7. You can set your truck up however you want. I literally could not care less. But just don't tell me that the information that I share with these guys is incorrect simply because you think I'm "brand bashing" the pan you own. I happen to have very good reasons for everything I share on here, including my opinion on the quality of a Derale pan. You are certainly welcome to have and share your own opinion. If you're constantly beating your pan against rocks and debris, then maybe you do want a flimsy pan...or maybe a skid plate. I see between 200 and 250 of these transmissions every year (and have for a couple of decades), and I can't remember the last time I saw one come in with a pan that had been bashed in by rocks or debris. So, to me, needing a pan that is a sacrificial lamb for a rock-to-the-pan scenario is not even on my radar. But, I could tell you stories of broken valve bodies and cracked cases due to case flex, and of torsional rigidity issues that were indeed solved by using much more rigid aluminum pans. I use pans to hold oil and to strengthen cases. If the deeper pans that I use happen to drop the operating temperature of a transmission, then great. But if I need more cooling for some reason, I will address the cooling system.
  8. I "brand bash" Derale pans because they are flimsy, made of thin gauge metal, and I've had issues with them leaking, not because they don't strengthen the case. I simply don't like them, and won't use or recommend them. Feel free to endorse whichever pan you choose, but to say that the strengthening effect of a well built aluminum pan is a "side effect that isn't necessary" is not accurate. Most deep aluminum pans do use their extra capacity in their marketing (as would I if I were in marketing), but you can buy stock depth pans aluminum pans as well. What would be the purpose of that if it weren't to strengthen the case? Believe me, the strength gained from adding an aluminum pan is significant. But, what do I know...?
  9. A "side effect" that isn't necessary? I could show you much evidence to the contrary...
  10. What "shift kit" was used? What is the stall speed of the torque converter? VP44 trucks are notorious for not being able to fuel the engine quickly enough to catch the load of a converter with too low of a stall speed when cold. Plus, depending upon which "shift kit" was used (I'd guess Transgo if it was done by the corner transmission shop), there are a couple of things that can make it worse.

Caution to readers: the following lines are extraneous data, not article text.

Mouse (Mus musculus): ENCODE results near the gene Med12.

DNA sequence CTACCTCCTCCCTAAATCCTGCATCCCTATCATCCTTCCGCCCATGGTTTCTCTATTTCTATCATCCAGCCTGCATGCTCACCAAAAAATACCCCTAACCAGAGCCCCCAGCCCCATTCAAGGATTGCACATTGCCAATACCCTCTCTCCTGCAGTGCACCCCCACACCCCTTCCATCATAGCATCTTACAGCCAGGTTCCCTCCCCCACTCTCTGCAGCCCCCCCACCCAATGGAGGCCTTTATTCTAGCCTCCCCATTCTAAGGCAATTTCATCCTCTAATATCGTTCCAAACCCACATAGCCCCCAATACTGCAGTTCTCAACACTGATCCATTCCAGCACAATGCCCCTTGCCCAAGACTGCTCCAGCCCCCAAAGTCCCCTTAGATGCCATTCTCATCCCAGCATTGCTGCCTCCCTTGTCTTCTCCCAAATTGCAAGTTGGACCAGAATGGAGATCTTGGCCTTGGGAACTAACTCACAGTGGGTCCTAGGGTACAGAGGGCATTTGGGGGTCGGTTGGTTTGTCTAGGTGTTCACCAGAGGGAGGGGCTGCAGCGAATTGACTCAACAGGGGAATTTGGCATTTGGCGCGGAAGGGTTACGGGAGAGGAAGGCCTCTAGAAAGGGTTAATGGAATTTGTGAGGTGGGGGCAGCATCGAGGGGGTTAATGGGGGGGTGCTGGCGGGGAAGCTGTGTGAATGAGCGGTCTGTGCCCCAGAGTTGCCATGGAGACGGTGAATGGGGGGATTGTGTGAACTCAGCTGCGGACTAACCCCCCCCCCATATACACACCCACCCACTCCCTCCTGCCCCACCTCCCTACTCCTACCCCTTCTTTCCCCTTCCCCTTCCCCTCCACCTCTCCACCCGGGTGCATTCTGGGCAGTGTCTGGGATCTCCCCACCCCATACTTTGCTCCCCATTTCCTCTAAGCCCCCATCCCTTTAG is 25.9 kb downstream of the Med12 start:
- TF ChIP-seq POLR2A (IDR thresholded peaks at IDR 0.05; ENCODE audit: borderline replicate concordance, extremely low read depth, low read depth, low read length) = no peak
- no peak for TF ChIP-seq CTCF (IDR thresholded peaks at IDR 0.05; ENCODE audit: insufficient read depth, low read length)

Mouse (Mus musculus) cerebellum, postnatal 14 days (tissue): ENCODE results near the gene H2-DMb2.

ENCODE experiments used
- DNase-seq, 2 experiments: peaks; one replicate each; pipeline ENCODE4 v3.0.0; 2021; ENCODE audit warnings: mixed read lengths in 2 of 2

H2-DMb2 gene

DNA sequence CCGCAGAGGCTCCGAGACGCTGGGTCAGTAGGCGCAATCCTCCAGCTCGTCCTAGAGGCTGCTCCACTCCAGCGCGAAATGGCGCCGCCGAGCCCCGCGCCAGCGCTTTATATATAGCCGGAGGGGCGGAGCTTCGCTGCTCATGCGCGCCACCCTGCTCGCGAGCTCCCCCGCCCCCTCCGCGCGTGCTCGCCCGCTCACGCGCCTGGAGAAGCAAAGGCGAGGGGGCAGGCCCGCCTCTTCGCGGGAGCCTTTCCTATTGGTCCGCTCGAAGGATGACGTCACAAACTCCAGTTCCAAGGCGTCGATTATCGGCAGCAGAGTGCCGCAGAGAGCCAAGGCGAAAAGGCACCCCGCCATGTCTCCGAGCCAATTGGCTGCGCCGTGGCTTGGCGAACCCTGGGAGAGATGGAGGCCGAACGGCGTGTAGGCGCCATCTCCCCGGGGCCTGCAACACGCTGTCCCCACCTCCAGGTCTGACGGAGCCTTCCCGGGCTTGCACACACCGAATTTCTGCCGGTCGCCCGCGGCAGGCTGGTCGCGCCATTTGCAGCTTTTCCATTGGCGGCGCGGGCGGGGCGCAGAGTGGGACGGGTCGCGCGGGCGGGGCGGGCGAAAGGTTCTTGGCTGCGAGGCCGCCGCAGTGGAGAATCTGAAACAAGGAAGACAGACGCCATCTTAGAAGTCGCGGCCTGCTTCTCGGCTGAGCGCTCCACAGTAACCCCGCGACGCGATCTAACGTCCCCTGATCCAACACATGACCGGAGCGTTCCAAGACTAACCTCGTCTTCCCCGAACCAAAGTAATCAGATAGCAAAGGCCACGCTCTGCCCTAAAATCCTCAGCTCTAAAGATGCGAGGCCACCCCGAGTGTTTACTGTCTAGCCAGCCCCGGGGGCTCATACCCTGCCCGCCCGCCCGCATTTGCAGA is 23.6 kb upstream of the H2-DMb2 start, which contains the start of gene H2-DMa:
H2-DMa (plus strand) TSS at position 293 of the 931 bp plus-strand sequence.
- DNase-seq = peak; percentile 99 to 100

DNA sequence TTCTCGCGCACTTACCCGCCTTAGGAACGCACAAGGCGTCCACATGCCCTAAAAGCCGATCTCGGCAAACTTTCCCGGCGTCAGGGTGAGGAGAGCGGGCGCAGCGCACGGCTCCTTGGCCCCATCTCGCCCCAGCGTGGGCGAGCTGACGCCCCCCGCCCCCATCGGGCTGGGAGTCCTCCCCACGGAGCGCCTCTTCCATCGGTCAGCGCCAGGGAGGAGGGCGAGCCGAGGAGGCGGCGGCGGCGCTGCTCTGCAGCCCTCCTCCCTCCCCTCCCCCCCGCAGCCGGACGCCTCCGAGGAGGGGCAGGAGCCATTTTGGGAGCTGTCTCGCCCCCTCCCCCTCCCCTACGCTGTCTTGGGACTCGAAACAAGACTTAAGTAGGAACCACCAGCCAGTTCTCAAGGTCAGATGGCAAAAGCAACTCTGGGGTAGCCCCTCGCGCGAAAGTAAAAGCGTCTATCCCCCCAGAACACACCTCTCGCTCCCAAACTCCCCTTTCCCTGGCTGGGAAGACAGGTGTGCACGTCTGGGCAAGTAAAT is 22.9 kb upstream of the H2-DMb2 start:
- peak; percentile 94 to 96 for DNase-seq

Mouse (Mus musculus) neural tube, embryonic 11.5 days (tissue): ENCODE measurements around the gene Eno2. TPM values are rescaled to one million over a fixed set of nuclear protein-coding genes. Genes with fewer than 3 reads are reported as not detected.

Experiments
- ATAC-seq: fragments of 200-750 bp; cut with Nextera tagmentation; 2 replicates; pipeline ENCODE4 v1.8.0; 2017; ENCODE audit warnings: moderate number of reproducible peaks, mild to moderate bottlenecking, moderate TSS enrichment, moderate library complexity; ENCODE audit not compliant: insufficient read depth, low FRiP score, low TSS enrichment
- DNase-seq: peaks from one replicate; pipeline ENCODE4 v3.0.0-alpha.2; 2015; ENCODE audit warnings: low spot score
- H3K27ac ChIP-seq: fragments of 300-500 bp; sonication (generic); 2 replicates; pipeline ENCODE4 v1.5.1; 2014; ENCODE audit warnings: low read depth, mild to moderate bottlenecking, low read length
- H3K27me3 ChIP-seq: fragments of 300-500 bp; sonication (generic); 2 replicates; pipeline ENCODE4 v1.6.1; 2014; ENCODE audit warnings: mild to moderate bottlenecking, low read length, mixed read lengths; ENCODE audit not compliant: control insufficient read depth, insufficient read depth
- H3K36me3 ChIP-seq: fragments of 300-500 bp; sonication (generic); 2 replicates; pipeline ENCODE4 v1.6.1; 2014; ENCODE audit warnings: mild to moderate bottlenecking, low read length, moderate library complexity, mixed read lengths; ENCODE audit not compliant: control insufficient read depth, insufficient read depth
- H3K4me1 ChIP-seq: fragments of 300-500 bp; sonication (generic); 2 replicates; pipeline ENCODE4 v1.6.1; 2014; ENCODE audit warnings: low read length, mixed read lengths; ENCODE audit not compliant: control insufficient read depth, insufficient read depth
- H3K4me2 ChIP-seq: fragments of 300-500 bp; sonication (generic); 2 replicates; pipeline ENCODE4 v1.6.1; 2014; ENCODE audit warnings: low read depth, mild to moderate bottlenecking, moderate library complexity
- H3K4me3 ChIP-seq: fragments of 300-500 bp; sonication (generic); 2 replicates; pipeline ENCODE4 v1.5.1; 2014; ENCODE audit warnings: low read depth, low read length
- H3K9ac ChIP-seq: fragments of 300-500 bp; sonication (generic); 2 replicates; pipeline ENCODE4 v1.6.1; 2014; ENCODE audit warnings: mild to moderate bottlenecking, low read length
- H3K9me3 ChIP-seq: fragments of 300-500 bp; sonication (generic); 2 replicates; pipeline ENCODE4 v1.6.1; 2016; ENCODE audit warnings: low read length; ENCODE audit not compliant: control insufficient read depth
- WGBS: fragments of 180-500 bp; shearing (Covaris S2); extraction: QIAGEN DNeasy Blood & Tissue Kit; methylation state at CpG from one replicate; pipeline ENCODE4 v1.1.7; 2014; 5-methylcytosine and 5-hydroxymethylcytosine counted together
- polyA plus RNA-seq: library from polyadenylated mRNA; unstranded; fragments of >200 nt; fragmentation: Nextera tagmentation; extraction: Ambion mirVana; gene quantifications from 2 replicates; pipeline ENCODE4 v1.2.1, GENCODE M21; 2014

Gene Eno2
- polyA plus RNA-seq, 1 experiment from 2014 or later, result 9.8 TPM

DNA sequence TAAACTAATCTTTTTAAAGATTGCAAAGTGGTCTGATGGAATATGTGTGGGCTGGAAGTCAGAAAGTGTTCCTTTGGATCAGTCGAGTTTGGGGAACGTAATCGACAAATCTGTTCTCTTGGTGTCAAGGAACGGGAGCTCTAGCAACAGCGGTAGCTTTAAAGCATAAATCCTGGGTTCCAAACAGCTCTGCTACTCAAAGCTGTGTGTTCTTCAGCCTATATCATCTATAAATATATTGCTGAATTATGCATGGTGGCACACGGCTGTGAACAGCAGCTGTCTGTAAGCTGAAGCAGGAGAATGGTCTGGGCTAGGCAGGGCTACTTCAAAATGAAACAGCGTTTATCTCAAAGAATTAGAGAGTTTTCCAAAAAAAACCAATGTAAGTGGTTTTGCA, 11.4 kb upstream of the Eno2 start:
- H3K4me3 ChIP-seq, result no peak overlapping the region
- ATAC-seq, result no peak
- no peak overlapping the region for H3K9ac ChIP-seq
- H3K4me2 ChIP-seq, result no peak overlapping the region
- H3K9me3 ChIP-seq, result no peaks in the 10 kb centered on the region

11. I'm not a big fan of the Derale pan. It will not really do anything to strengthen the case, which is the primary purpose of putting a different pan on it, plus I've had some issues with them leaking. They are very thin steel, and I'm just not generally impressed with it. The beefiest pan that I've seen is the PPE. That is the one that I'm shipping my transmissions with these days.
  12. The main reason to use an aluminum pan is to strengthen the bottom of the case. There is literally no structure down there, and a good, heavy aluminum pan will strengthen the case by a pretty significant margin. The extra fluid capacity of a deeper pan is a nice benefit. It really doesn't matter if you have a filter extension or not. Some pans come with them, some don't. It doesn't really matter much. I don't really care how hot the fluid is getting, as long as it is being cooled by my cooling system. A good, well built torque converter, when working hard up around its stall speed will generate a lot of heat as it multiplies torque for you. Some guys like to watch the temp of the fluid coming out of the converter, and that's fine, I guess. But to me, it's fairly useless information because I know it's going to get hot (sometimes REALLY hot) while doing its job. I need to know how effectively the cooling system is removing that heat. That information comes from a probe in the pan. BTW, 157 degrees F is barely even warmed up yet. You DO need to have some temperature in the transmission. I like to see an operating range of about 150 - 190 degrees F. A transmission operating in that range is a happy transmission.
  13. Depends upon a lot of factors, not the least of which being pump volume. By the time you get the 3 clutches on, pressure on both sides of the intermediate servo, and the converter locked, a 47RE pump is up near its capacity, especially if there are excessive losses in the system, and/or excessive clearances in the pump.
  14. No, just a stock spring that's probably wound up a bunch, which can also be problematic. Most likely this guy's version of a "high performance" setup. It's not uncommon to have 3rd and 4th be a little different, especially with a 47RE.
  15. Those are bone stock line pressure numbers. So, we're dealing with a stock valve body with a couple of Sonnax valves in it. It completely blows my mind how little some transmission shops actually know about how this stuff actually works.